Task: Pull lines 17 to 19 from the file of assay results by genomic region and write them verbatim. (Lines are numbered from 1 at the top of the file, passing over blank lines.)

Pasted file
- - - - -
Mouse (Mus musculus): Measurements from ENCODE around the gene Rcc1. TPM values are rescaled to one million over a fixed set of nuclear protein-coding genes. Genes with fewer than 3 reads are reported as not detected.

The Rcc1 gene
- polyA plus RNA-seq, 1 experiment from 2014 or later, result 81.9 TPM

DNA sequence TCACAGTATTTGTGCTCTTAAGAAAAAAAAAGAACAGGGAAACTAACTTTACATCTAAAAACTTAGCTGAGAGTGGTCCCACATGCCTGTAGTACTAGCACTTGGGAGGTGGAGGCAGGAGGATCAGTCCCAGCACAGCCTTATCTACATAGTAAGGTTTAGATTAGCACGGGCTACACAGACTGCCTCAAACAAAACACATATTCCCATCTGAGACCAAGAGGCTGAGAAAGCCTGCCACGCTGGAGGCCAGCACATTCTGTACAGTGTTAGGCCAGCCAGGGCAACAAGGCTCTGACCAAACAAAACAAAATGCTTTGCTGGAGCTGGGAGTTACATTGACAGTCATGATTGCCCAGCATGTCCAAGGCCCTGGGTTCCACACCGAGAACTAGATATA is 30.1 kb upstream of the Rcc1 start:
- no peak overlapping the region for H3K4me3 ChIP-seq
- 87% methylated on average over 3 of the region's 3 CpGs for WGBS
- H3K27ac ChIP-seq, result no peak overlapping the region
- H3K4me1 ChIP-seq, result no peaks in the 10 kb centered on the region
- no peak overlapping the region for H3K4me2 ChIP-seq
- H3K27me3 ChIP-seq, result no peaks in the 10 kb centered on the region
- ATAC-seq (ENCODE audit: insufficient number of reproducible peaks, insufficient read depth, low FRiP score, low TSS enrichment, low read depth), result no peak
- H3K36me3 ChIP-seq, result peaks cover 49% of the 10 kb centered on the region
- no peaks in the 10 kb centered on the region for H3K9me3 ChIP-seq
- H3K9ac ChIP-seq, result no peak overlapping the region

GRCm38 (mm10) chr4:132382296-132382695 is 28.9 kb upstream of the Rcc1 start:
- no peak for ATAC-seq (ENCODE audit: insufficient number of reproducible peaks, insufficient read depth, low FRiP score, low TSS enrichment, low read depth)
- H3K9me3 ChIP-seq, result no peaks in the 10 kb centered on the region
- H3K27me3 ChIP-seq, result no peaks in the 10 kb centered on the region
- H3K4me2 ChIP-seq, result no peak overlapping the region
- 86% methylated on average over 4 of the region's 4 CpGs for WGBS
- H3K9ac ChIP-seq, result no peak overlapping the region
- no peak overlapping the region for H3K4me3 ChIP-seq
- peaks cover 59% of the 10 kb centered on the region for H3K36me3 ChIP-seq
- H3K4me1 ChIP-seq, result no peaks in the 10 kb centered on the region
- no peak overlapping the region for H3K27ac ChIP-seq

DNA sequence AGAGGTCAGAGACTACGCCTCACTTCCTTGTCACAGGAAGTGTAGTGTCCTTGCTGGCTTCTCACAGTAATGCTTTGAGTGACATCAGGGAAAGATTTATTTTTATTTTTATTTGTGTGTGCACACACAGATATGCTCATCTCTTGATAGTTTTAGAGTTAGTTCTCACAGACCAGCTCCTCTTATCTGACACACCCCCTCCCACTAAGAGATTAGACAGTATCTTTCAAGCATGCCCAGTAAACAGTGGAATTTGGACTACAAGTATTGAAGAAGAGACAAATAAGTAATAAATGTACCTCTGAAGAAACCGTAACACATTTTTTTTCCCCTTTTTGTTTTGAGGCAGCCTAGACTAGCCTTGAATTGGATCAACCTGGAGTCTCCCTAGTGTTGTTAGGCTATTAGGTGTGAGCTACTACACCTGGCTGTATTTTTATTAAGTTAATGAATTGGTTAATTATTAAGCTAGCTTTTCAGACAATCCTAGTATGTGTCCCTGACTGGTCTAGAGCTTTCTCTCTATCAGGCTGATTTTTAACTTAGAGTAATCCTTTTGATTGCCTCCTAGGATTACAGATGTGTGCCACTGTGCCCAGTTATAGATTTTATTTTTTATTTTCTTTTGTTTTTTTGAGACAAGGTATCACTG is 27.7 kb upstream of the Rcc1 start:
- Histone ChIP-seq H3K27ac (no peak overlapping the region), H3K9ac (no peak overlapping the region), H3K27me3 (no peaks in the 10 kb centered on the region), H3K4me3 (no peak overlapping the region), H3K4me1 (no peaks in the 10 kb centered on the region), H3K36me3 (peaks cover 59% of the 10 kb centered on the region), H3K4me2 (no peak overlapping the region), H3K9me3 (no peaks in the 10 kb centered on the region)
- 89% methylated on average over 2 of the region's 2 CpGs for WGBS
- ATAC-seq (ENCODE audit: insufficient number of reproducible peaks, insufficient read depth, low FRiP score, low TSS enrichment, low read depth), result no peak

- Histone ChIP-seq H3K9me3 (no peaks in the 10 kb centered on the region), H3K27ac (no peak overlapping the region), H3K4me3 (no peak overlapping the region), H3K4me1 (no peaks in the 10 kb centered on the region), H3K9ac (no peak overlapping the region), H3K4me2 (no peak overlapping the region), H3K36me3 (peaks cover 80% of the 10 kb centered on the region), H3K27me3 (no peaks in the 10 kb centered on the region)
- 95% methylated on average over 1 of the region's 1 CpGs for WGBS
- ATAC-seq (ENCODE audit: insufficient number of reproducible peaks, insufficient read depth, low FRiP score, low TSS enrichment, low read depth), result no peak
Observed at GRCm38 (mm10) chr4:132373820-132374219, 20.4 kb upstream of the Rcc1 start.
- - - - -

- H3K9me3 ChIP-seq, result no peaks in the 10 kb centered on the region
- H3K27me3 ChIP-seq, result no peaks in the 10 kb centered on the region
- H3K4me2 ChIP-seq, result no peak overlapping the region